More on Summers

Here's the full text of an email I received this morning. The body of text is excerpted fromhere:


Larry Summers is on the Obama short list for appointment to Secretary of the Treasury.

Such an appointment would be a grave mistake, and at best, a slap in the face to Mexico and those who struggle for economic justice on both sides of the border.

Summers, while serving as Under Secretary of the Treasury in 1995, engineered the destruction of Mexico’s economy through forced increase of interest rates to unmanageable levels - business & farm loans went from 11% to 56%, credit card rates from 7% to 61%, home loans from 5% to 75%, car loans from 7% to 91%. The result was massive human suffering and the forced migration of millions of economic refugees to the United States.

Appointing Summers would signal a continuance of the greed superceding human dignity as the cornerstone of our foreign policy.

Please review the following background information of Mr Summers and ask whomever you know on the transition team to advise against selecting Summers.

In solidarity,
Peter Cervantes-Gautschi

Excerpt from “Wall Street and Immigration: Financial Services Giants Have Profited from the Beginning”, Peter Cervantes-Gautschi, December 4, 2007, Americas Policy Program, Center for International Policy (CIP):

Profiting From Hardship in Mexico

On Dec. 22, 1994 the Mexican peso was devalued over 40%. This, coupled with an increase in the U.S. prime rate enacted by the U.S. Federal Reserve, rendered Mexico nearly bankrupt largely due to dollar-denominated bond debt to Wall Street banks.8
The U.S. government got the International Monetary Fund and Canada to give Mexico money to put together a bailout package to pay its creditors, most of which were Wall Street banks. The International Monetary Fund contracted Mexico's bailout loan to the U.S. Treasury Department.9 Acting in the interest of Wall Street creditors, Peter King got Congress to adopt legislation that imposed monthly oversight on the bailout implementation by the Banking Committee.10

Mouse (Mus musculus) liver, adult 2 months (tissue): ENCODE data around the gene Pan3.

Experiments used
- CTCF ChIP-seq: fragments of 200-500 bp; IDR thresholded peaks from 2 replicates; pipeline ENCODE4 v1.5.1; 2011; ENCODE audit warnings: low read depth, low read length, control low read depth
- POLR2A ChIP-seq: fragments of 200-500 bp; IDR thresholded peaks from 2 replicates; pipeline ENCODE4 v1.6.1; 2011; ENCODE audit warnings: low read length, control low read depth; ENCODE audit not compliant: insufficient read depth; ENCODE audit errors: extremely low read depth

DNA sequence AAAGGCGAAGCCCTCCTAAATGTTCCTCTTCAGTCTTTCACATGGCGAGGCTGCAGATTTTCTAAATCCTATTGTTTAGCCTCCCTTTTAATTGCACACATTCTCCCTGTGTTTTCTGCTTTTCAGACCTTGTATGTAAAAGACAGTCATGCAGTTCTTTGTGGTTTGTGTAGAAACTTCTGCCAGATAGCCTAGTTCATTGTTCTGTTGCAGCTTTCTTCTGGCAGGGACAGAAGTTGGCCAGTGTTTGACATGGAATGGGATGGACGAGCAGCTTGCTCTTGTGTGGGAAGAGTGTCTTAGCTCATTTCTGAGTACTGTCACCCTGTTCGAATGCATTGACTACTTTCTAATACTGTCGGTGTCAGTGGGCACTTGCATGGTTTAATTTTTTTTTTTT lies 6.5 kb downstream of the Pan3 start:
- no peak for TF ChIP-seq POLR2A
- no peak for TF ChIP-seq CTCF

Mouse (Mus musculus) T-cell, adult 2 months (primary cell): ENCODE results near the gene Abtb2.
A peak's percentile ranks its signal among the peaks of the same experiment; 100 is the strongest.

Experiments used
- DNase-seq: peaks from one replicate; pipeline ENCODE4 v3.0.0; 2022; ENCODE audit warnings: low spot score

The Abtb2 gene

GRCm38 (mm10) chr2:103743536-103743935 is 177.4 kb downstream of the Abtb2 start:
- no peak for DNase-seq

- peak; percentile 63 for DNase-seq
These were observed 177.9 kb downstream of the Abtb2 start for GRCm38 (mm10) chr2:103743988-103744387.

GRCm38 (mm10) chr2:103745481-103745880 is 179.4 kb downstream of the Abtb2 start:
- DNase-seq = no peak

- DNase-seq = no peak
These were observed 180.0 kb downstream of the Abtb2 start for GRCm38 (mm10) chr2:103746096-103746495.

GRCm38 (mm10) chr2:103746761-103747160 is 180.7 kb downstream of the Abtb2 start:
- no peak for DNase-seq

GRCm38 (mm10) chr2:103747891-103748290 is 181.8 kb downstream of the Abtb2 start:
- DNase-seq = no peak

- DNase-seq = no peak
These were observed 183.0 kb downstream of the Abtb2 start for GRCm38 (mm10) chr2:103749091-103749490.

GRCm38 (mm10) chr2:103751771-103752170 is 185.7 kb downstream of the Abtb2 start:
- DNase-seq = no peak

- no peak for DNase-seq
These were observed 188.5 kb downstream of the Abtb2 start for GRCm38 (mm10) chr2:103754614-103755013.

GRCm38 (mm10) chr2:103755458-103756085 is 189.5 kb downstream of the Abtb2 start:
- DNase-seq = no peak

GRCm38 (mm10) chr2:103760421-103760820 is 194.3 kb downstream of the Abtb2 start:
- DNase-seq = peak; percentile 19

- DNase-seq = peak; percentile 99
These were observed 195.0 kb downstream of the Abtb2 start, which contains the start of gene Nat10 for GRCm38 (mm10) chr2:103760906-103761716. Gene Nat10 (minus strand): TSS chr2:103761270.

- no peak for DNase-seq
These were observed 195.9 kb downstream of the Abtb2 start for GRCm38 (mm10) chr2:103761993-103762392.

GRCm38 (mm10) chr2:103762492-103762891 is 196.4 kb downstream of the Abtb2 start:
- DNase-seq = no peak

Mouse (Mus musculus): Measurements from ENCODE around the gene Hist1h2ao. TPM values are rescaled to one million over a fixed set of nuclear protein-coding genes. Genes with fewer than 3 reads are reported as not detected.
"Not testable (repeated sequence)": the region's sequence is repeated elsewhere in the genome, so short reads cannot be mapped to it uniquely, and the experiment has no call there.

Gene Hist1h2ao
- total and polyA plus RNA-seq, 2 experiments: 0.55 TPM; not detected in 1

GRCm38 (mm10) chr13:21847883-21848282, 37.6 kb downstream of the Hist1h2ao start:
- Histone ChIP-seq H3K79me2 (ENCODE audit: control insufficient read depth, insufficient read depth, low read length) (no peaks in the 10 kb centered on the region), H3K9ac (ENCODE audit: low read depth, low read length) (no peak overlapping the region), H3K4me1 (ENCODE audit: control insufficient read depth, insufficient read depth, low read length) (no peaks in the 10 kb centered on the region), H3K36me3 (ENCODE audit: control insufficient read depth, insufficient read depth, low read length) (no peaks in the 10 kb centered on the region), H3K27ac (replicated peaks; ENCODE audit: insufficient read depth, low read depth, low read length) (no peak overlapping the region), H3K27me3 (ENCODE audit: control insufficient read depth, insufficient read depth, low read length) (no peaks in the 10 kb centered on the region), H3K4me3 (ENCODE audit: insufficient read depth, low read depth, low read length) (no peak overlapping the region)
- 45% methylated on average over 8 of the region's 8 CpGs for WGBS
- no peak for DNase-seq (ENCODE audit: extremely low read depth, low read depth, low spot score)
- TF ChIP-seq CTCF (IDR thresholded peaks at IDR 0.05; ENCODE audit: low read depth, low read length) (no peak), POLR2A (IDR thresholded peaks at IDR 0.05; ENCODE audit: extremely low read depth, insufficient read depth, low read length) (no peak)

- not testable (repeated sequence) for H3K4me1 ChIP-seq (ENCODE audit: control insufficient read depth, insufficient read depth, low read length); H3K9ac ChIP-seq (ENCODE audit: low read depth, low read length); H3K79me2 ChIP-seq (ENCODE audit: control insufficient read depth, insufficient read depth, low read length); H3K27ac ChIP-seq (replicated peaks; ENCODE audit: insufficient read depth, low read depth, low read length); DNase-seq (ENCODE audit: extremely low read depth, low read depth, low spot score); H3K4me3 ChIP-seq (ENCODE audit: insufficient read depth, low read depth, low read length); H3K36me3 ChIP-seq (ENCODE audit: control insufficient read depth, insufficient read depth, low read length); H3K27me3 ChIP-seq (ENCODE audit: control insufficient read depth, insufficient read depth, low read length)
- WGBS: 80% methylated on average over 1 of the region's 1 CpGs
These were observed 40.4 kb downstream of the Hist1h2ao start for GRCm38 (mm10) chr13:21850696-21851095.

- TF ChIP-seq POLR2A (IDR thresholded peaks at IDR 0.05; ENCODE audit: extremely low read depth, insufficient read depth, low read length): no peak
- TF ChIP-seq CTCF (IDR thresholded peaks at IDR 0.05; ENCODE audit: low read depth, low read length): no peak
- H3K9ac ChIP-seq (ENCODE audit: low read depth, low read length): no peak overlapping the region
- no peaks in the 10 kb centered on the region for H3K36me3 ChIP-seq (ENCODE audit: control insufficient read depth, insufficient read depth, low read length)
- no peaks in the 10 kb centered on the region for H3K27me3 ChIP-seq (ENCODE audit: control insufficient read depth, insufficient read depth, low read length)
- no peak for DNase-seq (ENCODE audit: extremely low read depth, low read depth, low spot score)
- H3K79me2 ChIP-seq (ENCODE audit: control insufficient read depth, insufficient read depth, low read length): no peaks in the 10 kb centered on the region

To get the bailout money, Mexico was required to meet stipulations that violated its own Constitution, which limited foreign ownership of the banking industry to 5% and forbade home mortgage interest rates above 7%.11 The bailout package required that foreign banks get 49% of the banking market. Limits on interest rates for all loans were eliminated to pay off Citi, Chase Manhattan, Bank of America, JP Morgan, and the other foreign bond investors. Another stipulation on the bailout money required Mexico to put a cap on wages nationwide.12

Although it was a major Mexican bond creditor, JP Morgan became Mexico's financial adviser.13 An arrangement like this in the United States would have been seen as a blatantly illegal conflict of interest.

Impoverishing Mexican Families for Profit

Mexico's national bank was forced to raise the money to pay off the inflated bond debts to the foreign bond investors by dramatically increasing interest rates on the full spectrum of loans in Mexico.

Over the next two years interest rates on business and farm loans rose from an average of 11% to an average of 56%. Credit card debt interest rates went from 7% to 61%, interest rates on car loans went from 7% to 91%, and home loan interest rates rose from an average of 5% to 75%.14 In the same period the Bank of America, Citibank, JP Morgan, Chase Manhattan, and HSBC acquired most of Mexico's banking market.15